Light from the short-lived star warms Yahweh’s insides as he reflects on what has happened. In just a few hours, they have created a new universe in another dimension, then created matter from nothing. To top it all off, the new universe seems to obey the same laws of physics that enabled them to turn on the first light there. “This is good,” Yahweh tells the others.
The scientists replay the first events on the holoviewer many times over. Their faces glow bright as they witness again and again what happened before, during, and after the big bang that created this new universe.
As Yahweh watches the holographic replay, he frowns, “Something’s not right. Think about it. Here we see the formation of atoms and then the birth and death of that protostar—all in just a few moments. It took billions of years for our own universe to do the same thing.”
He focuses on the time comparison chart that appears on the holoviewer. Then it hits him. “It’s time! Time in this new universe flows faster than time in our universe!”
Now how did that happen? Well, time is relative. As the theoretical physicist and string theorist Brian Greene wrote in his book The Fabric of the Cosmos, “time for you need not be the same as time for me.” Depending on where we are and how fast we are going, time as we personally experience or observe it, can be very different, relative to someone else who is in a different place and speed.
Einstein’s theory of relativity tells us that time can be compressed or stretched and is subject to the whims of velocity and gravity. Of course, these whims will have to be extreme to measure the difference.
The first whim is called Relative Velocity Time Dilation. The faster you go, relative to someone else, the slower time will flow, but just for you and you won’t feel a thing. A great (and small) example can be observed by astronauts who hurtle around in Earth orbit at about 17,000 miles per hour. Relative to us slow pokes on Earth, the rocket men and women’s clocks tick slower and they would age slower. How much slower? Not much—about .007sec for every six months. But suppose you were traveling at 99.999% of the speed of light? One year traveling at that speed for you would be measured as 224 years for someone who was not traveling as fast. By the way, click here or on the image to play with a time Relativity Calculator based on Einstein’s Special Theory of Relativity equation used to arrive at these numbers.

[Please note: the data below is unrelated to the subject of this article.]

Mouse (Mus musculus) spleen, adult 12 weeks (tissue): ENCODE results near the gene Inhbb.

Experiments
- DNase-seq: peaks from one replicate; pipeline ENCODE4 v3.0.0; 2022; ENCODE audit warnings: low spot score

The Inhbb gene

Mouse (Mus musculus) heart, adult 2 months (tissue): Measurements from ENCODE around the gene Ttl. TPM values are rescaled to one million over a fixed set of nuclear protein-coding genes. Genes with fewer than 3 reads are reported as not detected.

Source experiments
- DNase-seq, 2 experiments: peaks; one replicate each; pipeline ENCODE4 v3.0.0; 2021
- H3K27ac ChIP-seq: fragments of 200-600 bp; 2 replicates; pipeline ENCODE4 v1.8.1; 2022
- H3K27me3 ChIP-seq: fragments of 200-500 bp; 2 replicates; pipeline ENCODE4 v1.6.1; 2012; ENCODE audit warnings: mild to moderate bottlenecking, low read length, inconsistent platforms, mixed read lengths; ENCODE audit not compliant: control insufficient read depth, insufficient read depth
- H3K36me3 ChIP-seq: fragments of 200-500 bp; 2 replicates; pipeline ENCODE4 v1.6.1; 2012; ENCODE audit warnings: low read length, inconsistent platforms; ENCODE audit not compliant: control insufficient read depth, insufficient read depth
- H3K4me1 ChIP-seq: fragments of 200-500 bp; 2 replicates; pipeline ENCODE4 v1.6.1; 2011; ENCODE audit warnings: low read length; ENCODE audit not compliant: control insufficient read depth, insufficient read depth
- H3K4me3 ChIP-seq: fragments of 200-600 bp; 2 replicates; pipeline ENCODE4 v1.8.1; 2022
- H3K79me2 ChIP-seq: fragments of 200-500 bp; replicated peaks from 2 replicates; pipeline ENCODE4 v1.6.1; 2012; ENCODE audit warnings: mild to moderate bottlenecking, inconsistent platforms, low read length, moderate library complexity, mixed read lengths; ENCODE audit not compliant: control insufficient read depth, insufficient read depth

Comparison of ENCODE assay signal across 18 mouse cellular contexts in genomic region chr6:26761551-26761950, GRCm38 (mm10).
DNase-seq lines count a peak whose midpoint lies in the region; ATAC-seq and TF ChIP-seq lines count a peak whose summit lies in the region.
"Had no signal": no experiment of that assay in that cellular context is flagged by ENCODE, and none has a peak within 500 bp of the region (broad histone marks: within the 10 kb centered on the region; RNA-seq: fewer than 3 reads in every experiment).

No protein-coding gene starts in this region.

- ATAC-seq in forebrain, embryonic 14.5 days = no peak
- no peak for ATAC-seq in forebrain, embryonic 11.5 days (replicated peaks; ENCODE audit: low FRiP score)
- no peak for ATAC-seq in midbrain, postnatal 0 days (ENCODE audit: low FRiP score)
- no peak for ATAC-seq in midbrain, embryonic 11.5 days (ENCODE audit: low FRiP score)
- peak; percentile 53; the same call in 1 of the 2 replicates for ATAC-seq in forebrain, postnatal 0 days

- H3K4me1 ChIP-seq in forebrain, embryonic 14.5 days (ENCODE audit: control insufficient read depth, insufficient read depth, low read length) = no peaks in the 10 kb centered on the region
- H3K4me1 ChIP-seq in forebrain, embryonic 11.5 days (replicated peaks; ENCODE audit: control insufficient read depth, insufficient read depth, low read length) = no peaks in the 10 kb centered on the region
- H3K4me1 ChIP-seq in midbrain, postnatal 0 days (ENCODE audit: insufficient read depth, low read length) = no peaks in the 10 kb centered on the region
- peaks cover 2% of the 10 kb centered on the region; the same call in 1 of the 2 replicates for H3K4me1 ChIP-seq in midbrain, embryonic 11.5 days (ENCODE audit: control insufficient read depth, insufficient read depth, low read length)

Another way to diddle with time is to immerse yourself in an extreme gravity field—like the one generated by a black hole. That’s called Gravitational Time Dilation. The greater the gravity field around you (relative to someone else) the slower your clock will appear to tick, relative to that person’s clock. The same holds true in reverse. Time for a person in a small gravity field will appear to tick faster as measured by a person in a larger gravity field. For example, suppose you climbed 29,000 feet to the top of Mt Everest where Earth’s gravity field is slightly weaker. Not only will you probably freeze to death or die from lack of oxygen on the summit but time for you up there will be seen as passing (just like your life) slightly faster as measured by someone who is warm, comfortable and sipping piña coladas at sea level on the beach. In reality, the time difference will be unnoticeable. The beachcomber needs to be in a much stronger gravitational field (like a black hole) to see a fast forward version of your demise.
Gravitational Time Dilation makes for a great literary tool that science fiction writers use to create a much safer reader experience with extreme situations. For example, the Sci-Fi book Neutron Star by Larry Niven describes a space traveler as he orbits in the strong gravity field of a neutron star. The spaceman reports his observation of distant blue white stars outside of the neutron star’s gravity well. To the spaceman, time on those distant stars appear to run fast compared to clocks on his spaceship that’s immersed in the strong gravity field of the neutron star.
In Heaven’s Ant Farm, Gravitational Time Dilation also provides a valid explanation to Professor Yahweh Tabbris’ observation of the newly discovered parallel universe. Time in that new universe, where he will discover Earth, flows much faster than time in Heaven’s universe. That’s because the gravity field that surrounds the new universe is so much smaller than the gravity field that surrounds Heaven’s universe. Why is that? Dark energy I suspect. But that’s another blog post. Bottom line here is that because of Gravitational Time Dilation and the QUEST hyperdrive, Yahweh and his archrival Lucifer will affect the happenings on Earth all during and beyond the time period documented in the Bible. What’s a QUEST hyperdrive? That’s for another blog post. Meanwhile, you can get a hint by reading the blog entry on QUEST.
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